( Floating-point Functions

Info Catalog ( Rational Number Functions ( Top ( Low-level Functions
 Floating-point Functions
 GMP floating point numbers are stored in objects of type `mpf_t' and
 functions operating on them have an `mpf_' prefix.
    The mantissa of each float has a user-selectable precision, limited
 only by available memory.  Each variable has its own precision, and
 that can be increased or decreased at any time.
    The exponent of each float is a fixed precision, one machine word on
 most systems.  In the current implementation the exponent is a count of
 limbs, so for example on a 32-bit system this means a range of roughly
 2^-68719476768 to 2^68719476736, or on a 64-bit system this will be
 greater.  Note however `mpf_get_str' can only return an exponent which
 fits an `mp_exp_t' and currently `mpf_set_str' doesn't accept exponents
 bigger than a `long'.
    Each variable keeps a size for the mantissa data actually in use.
 This means that if a float is exactly represented in only a few bits
 then only those bits will be used in a calculation, even if the
 selected precision is high.
    All calculations are performed to the precision of the destination
 variable.  Each function is defined to calculate with "infinite
 precision" followed by a truncation to the destination precision, but
 of course the work done is only what's needed to determine a result
 under that definition.
    The precision selected for a variable is a minimum value, GMP may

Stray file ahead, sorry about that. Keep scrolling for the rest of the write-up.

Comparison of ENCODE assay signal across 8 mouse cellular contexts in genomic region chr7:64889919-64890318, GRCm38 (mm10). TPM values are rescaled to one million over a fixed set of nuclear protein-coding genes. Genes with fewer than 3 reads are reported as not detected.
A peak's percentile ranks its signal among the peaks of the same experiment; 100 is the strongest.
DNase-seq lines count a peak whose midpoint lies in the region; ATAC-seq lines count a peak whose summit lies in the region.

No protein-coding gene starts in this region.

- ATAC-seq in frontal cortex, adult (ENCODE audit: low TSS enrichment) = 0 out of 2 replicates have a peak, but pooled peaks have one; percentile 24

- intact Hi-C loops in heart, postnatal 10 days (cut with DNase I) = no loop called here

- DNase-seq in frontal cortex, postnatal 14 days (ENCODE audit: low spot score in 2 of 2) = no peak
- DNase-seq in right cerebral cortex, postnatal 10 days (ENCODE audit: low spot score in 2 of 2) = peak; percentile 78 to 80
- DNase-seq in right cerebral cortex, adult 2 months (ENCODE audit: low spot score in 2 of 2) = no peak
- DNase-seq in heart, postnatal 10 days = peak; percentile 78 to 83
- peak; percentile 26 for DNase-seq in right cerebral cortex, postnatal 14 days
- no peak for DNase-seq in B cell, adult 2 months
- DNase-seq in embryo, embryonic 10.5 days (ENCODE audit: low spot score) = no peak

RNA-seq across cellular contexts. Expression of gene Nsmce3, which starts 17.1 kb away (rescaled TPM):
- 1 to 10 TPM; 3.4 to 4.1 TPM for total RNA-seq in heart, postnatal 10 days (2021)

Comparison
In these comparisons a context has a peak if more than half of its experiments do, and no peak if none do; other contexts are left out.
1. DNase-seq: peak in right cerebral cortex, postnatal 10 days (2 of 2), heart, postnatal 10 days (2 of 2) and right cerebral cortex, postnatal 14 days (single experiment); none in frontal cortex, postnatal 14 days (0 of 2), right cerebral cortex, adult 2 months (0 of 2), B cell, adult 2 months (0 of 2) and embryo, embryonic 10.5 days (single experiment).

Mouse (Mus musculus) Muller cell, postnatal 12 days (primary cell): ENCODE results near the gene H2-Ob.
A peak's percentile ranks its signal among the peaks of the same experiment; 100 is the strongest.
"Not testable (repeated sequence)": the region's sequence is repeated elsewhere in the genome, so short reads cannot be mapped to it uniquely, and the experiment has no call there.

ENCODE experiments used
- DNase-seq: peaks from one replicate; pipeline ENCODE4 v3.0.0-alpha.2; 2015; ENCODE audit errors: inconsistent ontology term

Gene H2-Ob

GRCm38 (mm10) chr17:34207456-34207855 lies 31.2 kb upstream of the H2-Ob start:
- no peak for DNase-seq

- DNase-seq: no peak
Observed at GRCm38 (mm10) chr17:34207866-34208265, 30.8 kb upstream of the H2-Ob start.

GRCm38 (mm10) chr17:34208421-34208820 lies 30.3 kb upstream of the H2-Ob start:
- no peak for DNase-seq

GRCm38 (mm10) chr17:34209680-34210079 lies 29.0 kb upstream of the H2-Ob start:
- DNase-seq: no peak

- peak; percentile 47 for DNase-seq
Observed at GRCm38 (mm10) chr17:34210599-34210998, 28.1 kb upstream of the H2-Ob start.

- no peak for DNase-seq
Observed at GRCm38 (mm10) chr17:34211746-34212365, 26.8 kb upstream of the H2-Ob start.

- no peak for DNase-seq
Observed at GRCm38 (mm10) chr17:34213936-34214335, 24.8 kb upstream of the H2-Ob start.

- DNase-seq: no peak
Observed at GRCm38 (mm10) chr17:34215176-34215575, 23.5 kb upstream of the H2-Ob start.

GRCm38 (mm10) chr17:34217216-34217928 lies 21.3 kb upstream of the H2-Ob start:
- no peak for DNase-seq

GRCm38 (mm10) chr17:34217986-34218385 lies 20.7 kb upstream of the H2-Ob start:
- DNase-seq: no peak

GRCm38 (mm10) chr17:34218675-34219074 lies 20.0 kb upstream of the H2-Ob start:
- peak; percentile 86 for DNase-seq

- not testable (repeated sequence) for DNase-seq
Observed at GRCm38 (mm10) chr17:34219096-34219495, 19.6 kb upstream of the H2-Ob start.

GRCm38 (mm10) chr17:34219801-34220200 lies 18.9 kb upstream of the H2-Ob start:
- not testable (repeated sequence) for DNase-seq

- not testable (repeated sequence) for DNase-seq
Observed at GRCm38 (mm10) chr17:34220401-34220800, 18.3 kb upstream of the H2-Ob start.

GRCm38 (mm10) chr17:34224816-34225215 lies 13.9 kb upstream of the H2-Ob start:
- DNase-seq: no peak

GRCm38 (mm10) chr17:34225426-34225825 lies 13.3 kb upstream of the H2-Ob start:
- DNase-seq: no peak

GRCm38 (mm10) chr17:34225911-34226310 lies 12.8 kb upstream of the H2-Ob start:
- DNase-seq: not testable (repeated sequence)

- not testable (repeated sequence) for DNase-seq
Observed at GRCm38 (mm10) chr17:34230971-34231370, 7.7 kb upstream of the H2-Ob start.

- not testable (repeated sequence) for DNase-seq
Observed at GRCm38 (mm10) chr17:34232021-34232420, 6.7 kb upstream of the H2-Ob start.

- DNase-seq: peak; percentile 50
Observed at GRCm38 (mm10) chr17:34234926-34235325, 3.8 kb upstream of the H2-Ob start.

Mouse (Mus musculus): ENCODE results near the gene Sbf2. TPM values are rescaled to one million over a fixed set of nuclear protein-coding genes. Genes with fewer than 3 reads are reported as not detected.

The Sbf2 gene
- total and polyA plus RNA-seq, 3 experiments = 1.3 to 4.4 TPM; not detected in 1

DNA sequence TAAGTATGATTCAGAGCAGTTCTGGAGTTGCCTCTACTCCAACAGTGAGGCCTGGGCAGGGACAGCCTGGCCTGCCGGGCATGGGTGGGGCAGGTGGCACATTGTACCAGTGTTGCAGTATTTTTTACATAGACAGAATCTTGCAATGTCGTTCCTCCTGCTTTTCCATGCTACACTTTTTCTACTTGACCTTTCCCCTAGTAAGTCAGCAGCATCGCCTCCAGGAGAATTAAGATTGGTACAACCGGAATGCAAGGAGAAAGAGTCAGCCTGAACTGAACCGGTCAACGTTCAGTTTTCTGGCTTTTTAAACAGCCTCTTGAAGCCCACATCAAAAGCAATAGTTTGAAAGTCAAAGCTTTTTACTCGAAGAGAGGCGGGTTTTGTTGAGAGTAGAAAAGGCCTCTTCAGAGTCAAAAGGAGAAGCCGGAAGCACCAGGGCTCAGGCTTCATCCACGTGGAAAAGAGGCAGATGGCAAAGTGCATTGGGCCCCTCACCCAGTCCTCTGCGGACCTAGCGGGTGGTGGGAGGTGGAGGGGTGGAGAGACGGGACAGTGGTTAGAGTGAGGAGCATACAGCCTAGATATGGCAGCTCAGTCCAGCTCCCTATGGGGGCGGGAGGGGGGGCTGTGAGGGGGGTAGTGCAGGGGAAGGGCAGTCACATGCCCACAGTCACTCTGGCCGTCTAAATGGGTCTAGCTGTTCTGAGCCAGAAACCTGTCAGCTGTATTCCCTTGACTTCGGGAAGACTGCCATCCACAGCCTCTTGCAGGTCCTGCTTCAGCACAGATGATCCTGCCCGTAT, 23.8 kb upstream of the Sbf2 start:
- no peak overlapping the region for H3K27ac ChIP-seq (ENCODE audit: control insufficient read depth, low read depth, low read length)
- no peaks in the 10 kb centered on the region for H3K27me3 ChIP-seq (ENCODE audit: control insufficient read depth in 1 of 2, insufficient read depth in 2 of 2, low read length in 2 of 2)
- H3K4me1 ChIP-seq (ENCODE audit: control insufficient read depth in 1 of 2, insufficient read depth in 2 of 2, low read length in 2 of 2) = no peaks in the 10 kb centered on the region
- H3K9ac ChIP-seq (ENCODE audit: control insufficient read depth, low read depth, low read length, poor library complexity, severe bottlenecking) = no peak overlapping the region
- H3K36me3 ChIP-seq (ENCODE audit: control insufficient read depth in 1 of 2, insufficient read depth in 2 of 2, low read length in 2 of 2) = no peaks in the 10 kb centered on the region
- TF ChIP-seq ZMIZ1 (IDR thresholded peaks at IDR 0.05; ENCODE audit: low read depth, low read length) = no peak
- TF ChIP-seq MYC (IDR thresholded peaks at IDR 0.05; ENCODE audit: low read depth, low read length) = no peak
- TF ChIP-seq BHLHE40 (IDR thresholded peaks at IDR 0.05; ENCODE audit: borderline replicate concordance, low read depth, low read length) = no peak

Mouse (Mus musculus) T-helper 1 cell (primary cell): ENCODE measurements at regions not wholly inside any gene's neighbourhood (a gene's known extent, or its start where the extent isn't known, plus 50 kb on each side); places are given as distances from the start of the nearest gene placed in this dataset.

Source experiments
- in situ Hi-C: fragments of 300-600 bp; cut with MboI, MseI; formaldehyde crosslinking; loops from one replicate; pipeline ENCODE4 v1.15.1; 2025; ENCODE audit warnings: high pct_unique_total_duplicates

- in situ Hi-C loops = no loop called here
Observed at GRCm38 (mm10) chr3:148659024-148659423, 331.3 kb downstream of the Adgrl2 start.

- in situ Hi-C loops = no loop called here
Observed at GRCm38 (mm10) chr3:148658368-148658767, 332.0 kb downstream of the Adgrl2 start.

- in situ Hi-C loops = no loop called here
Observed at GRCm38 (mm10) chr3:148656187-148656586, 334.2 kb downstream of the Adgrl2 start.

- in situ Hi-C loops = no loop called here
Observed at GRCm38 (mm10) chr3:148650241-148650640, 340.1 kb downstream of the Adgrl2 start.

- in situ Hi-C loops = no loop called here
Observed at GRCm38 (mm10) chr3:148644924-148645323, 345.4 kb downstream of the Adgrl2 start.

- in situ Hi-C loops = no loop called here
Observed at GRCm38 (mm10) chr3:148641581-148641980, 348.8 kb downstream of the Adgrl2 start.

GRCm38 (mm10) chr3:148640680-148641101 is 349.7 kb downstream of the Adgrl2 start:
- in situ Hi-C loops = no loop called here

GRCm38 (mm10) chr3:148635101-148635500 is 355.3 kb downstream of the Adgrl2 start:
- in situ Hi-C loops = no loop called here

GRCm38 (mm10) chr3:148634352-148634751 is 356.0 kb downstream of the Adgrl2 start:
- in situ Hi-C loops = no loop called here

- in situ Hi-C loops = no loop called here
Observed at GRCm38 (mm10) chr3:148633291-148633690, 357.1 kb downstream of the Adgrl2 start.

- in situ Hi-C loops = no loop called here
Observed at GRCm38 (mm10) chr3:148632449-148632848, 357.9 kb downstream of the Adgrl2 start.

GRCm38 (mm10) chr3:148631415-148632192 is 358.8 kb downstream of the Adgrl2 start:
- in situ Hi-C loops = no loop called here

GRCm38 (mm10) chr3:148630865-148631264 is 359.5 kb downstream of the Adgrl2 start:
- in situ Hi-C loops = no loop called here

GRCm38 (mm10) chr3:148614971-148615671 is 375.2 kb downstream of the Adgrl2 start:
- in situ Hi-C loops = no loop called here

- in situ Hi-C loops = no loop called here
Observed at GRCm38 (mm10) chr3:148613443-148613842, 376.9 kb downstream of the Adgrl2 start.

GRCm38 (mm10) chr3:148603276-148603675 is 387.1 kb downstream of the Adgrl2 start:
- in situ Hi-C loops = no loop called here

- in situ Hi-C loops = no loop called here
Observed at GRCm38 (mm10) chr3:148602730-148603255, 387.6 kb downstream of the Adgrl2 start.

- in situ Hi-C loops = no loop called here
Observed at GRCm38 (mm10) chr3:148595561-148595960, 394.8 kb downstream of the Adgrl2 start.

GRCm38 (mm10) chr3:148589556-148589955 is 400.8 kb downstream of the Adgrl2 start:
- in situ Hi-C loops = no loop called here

increase it a little to facilitate efficient calculation.  Currently
 this means rounding up to a whole limb, and then sometimes having a
 further partial limb, depending on the high limb of the mantissa.  But
 applications shouldn't be concerned by such details.
    The mantissa in stored in binary, as might be imagined from the fact
 precisions are expressed in bits.  One consequence of this is that
 decimal fractions like 0.1 cannot be represented exactly.  The same is
 true of plain IEEE `double' floats.  This makes both highly unsuitable
 for calculations involving money or other values that should be exact
 decimal fractions.  (Suitably scaled integers, or perhaps rationals,
 are better choices.)
    `mpf' functions and variables have no special notion of infinity or
 not-a-number, and applications must take care not to overflow the
 exponent or results will be unpredictable.  This might change in a
 future release.
    Note that the `mpf' functions are _not_ intended as a smooth
 extension to IEEE P754 arithmetic.  In particular results obtained on
 one computer often differ from the results on a computer with a
 different word size.


* Initializing Floats
* Assigning Floats
* Simultaneous Float Init & Assign
* Converting Floats
* Float Arithmetic
* Float Comparison
* I/O of Floats
* Miscellaneous Float Functions
Info Catalog ( Rational Number Functions ( Top ( Low-level Functions
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